To attract new clients we need to create a positive buying experience for them.
This usually involves a combination of marketing activities and a salesperson in the first instance.
To retain clients we need to create another positive buying experience for them, and another and another, and another.
This usually involves more than just the salesperson, this can now involve a whole range of people from those who deliver, assess, implement, design, customise, coach, facilitate, create whatever has been purchased, to those who handle customer service enquiries, those in credit departments managing payments, those in chat rooms rendering tech support and so on.
Creating a positive buying experience should be a company-wide mandate with a minimum standard of excellence defined across all roles, not just the client facing roles. Think of all of those roles that may be invisible to the buyer but if they go pear shape can create a ripple effect of disaster ruining the promise made to the client in the first place.
So, what is a positive buying experience?
I hope that we have all had at least one positive buying experience we can recall. For instance, I was speaking to a client the other day about his amazingly positive buying experience when he and his wife were buying a new bed. This person is a national sales director and was explaining to me how wonderful the sales woman was who helped them make this positive and informed buying decision. He explained that this woman was patient, attentive, enquiring, understanding, confident in her knowledge of beds and extremely interested in helping them achieve the right outcome for them. They were so moved by the experience that he called it out with me as part of a broader business discussion we were having.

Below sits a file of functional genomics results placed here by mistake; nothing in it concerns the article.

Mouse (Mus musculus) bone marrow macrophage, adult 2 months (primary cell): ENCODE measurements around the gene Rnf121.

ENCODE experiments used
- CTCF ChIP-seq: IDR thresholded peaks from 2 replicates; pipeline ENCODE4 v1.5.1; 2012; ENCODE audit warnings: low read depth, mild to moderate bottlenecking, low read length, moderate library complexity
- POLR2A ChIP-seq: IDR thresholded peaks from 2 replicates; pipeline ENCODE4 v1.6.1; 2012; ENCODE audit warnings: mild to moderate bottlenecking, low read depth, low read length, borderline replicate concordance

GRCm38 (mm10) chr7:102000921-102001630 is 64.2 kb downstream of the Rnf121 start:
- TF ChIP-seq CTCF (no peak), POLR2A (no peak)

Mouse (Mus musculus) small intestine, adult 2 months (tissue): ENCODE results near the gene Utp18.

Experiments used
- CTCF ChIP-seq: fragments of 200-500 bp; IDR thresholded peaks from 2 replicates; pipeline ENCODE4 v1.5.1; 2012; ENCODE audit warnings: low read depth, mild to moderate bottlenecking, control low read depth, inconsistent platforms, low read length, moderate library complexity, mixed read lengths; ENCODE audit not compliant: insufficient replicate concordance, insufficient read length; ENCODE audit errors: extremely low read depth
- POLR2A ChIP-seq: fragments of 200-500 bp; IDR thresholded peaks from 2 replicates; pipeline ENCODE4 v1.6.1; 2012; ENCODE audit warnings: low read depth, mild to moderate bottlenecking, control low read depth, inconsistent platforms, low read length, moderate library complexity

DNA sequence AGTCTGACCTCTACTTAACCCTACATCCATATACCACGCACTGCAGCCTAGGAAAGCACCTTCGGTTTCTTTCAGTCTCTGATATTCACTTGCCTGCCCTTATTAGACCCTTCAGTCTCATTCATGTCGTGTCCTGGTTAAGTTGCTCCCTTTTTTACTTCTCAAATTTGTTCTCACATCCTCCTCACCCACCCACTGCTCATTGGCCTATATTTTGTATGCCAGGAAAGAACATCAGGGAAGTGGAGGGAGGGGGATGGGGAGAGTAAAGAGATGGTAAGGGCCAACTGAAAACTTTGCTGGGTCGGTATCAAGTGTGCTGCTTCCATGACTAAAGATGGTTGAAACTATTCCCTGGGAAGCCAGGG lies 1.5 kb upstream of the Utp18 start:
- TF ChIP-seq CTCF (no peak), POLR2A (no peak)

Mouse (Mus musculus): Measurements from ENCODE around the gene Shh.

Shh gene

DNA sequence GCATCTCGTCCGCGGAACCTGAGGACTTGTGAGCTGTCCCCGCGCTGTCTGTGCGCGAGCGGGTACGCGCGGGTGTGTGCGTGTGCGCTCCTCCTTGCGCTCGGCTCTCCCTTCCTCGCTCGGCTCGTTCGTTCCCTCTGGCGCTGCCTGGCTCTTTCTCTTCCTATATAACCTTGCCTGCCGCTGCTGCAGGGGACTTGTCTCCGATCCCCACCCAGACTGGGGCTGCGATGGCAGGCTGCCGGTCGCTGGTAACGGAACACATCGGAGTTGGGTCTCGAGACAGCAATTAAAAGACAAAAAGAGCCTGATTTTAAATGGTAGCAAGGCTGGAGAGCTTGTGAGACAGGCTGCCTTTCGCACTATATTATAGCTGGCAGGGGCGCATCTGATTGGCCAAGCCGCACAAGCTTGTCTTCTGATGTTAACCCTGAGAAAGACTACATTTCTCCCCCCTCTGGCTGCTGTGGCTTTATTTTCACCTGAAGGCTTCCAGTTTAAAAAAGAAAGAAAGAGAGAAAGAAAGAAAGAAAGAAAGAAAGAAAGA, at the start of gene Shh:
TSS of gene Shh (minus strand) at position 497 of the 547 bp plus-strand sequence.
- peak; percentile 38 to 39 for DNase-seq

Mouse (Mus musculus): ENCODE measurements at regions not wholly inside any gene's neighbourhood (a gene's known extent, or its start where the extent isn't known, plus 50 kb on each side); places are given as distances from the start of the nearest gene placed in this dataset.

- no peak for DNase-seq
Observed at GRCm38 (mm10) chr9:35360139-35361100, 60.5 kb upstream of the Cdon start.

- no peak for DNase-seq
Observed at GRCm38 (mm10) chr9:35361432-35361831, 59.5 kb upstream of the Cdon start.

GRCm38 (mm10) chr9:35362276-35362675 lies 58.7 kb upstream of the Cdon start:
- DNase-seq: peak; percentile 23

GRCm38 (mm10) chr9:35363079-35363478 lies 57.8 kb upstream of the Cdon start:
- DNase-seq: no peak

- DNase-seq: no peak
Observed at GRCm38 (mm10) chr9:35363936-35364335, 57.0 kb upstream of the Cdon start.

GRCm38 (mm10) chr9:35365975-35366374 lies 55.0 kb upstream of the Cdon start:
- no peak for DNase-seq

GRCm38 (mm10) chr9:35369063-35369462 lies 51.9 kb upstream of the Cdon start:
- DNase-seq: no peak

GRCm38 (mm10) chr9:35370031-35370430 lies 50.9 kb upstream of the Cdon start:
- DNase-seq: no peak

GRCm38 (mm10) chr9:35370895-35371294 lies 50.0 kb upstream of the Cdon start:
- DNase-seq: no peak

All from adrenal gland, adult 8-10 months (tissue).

I can recall, from time to time, having similar experiences but sadly they are all too few and far between. That is why I think we are so excited to share our positive buying experience stories when they happen. We can’t quite believe how lucky we are when this happens. What a sad indictment on businesses in general that these positive buying experience are not the norm.
Just imagine then, if you could get your whole company creating a positive buying experience across the entire value chain, from top to bottom and side to side, where everyone knew what was expected of them, how they should treat people with kindness and respect, that they were very clear about what value they bring buyers and what they stand for. Just imagine what stories would abound about you and your company in the market place. How, by word of mouth and social media, your business’ reputation would spread. There are so few companies that really get this as a way of doing business. Apple’s Genius Program is a great example of a company-wide initiative in this space.
What can you do?
Offering the cheapest price is one way to attract people to your business, but not for long. You will not keep them if you do not offer a positive buying experience. If you only offer ‘cheap’ and nothing more, then clients will shop around on price.
A positive buying experience is where buyers are respected, cared for, responded to in a timely manner, listened to and understood. It is an experience where the salesperson addresses the priorities of the buyer so they can make an informed decision about what it is offered. A positive buying experience also means that when the salesperson cannot address the buyer’s priorities, they explain it clearly to the buyer and offer an alternative – even if that alternative is with a different business– to help the buyer achieve what they want.
What’s stopping you and your teams from creating this positive buying experience?
This is a clearly distinct competitive edge that too many businesses are ignoring at theirs and their clients’ peril.
Author: Sue Barrett, www.salesessentials.com